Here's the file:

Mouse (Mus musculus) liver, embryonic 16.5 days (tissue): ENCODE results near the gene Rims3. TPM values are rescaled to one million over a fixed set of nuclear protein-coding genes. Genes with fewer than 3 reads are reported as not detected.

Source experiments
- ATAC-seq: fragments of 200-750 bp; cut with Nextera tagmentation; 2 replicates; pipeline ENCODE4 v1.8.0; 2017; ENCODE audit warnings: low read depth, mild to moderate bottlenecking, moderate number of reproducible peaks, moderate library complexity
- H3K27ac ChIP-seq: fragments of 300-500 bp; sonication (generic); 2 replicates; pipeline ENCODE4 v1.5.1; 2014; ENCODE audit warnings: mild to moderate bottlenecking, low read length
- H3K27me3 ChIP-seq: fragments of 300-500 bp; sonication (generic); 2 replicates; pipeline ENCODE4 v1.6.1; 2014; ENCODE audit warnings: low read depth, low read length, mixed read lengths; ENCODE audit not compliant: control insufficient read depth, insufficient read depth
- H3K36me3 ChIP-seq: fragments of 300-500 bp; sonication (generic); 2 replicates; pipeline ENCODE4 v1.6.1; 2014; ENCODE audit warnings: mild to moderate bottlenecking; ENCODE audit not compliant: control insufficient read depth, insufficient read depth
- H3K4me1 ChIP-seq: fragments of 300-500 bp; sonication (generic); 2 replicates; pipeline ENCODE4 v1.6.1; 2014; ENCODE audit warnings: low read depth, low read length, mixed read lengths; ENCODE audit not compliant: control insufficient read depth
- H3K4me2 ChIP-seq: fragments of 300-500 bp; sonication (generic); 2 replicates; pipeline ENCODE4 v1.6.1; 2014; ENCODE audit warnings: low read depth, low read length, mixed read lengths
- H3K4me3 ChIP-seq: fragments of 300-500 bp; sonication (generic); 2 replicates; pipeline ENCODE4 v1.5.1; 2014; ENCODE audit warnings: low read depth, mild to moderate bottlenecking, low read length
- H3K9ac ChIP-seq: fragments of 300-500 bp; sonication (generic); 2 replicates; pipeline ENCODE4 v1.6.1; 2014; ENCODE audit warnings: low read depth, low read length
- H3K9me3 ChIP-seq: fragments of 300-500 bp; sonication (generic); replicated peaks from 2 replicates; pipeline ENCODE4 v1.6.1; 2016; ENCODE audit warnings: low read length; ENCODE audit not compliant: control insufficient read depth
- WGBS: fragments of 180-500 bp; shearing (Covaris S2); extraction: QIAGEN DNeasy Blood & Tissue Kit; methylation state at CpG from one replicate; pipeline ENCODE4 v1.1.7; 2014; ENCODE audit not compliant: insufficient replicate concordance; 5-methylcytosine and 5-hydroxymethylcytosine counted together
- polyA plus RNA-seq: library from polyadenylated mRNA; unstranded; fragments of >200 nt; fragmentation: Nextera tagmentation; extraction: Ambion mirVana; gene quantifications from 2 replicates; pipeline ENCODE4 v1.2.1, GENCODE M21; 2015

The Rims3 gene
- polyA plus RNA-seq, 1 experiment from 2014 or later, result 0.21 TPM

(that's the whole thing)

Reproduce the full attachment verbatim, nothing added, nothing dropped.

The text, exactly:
Mouse (Mus musculus) liver, embryonic 16.5 days (tissue): ENCODE results near the gene Rims3. TPM values are rescaled to one million over a fixed set of nuclear protein-coding genes. Genes with fewer than 3 reads are reported as not detected.

Source experiments
- ATAC-seq: fragments of 200-750 bp; cut with Nextera tagmentation; 2 replicates; pipeline ENCODE4 v1.8.0; 2017; ENCODE audit warnings: low read depth, mild to moderate bottlenecking, moderate number of reproducible peaks, moderate library complexity
- H3K27ac ChIP-seq: fragments of 300-500 bp; sonication (generic); 2 replicates; pipeline ENCODE4 v1.5.1; 2014; ENCODE audit warnings: mild to moderate bottlenecking, low read length
- H3K27me3 ChIP-seq: fragments of 300-500 bp; sonication (generic); 2 replicates; pipeline ENCODE4 v1.6.1; 2014; ENCODE audit warnings: low read depth, low read length, mixed read lengths; ENCODE audit not compliant: control insufficient read depth, insufficient read depth
- H3K36me3 ChIP-seq: fragments of 300-500 bp; sonication (generic); 2 replicates; pipeline ENCODE4 v1.6.1; 2014; ENCODE audit warnings: mild to moderate bottlenecking; ENCODE audit not compliant: control insufficient read depth, insufficient read depth
- H3K4me1 ChIP-seq: fragments of 300-500 bp; sonication (generic); 2 replicates; pipeline ENCODE4 v1.6.1; 2014; ENCODE audit warnings: low read depth, low read length, mixed read lengths; ENCODE audit not compliant: control insufficient read depth
- H3K4me2 ChIP-seq: fragments of 300-500 bp; sonication (generic); 2 replicates; pipeline ENCODE4 v1.6.1; 2014; ENCODE audit warnings: low read depth, low read length, mixed read lengths
- H3K4me3 ChIP-seq: fragments of 300-500 bp; sonication (generic); 2 replicates; pipeline ENCODE4 v1.5.1; 2014; ENCODE audit warnings: low read depth, mild to moderate bottlenecking, low read length
- H3K9ac ChIP-seq: fragments of 300-500 bp; sonication (generic); 2 replicates; pipeline ENCODE4 v1.6.1; 2014; ENCODE audit warnings: low read depth, low read length
- H3K9me3 ChIP-seq: fragments of 300-500 bp; sonication (generic); replicated peaks from 2 replicates; pipeline ENCODE4 v1.6.1; 2016; ENCODE audit warnings: low read length; ENCODE audit not compliant: control insufficient read depth
- WGBS: fragments of 180-500 bp; shearing (Covaris S2); extraction: QIAGEN DNeasy Blood & Tissue Kit; methylation state at CpG from one replicate; pipeline ENCODE4 v1.1.7; 2014; ENCODE audit not compliant: insufficient replicate concordance; 5-methylcytosine and 5-hydroxymethylcytosine counted together
- polyA plus RNA-seq: library from polyadenylated mRNA; unstranded; fragments of >200 nt; fragmentation: Nextera tagmentation; extraction: Ambion mirVana; gene quantifications from 2 replicates; pipeline ENCODE4 v1.2.1, GENCODE M21; 2015

The Rims3 gene
- polyA plus RNA-seq, 1 experiment from 2014 or later, result 0.21 TPM